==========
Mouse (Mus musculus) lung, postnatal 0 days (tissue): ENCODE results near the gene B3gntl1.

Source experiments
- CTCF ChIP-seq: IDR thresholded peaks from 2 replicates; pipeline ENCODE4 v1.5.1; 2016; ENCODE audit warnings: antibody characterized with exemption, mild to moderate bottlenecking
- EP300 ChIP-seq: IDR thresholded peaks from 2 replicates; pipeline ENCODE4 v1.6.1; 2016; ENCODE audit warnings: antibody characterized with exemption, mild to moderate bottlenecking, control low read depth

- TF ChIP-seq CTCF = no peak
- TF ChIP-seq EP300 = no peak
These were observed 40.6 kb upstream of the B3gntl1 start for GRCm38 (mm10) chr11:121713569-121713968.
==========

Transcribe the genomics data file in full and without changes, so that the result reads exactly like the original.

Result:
Mouse (Mus musculus) lung, postnatal 0 days (tissue): ENCODE results near the gene B3gntl1.

Source experiments
- CTCF ChIP-seq: IDR thresholded peaks from 2 replicates; pipeline ENCODE4 v1.5.1; 2016; ENCODE audit warnings: antibody characterized with exemption, mild to moderate bottlenecking
- EP300 ChIP-seq: IDR thresholded peaks from 2 replicates; pipeline ENCODE4 v1.6.1; 2016; ENCODE audit warnings: antibody characterized with exemption, mild to moderate bottlenecking, control low read depth

- TF ChIP-seq CTCF = no peak
- TF ChIP-seq EP300 = no peak
These were observed 40.6 kb upstream of the B3gntl1 start for GRCm38 (mm10) chr11:121713569-121713968.